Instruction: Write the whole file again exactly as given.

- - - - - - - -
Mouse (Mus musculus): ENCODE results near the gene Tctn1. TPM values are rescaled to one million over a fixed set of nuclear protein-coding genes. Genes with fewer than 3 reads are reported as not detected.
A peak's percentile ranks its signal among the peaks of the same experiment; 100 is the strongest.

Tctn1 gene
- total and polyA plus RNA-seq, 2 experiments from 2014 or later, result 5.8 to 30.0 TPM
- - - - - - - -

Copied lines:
Mouse (Mus musculus): ENCODE results near the gene Tctn1. TPM values are rescaled to one million over a fixed set of nuclear protein-coding genes. Genes with fewer than 3 reads are reported as not detected.
A peak's percentile ranks its signal among the peaks of the same experiment; 100 is the strongest.

Tctn1 gene
- total and polyA plus RNA-seq, 2 experiments from 2014 or later, result 5.8 to 30.0 TPM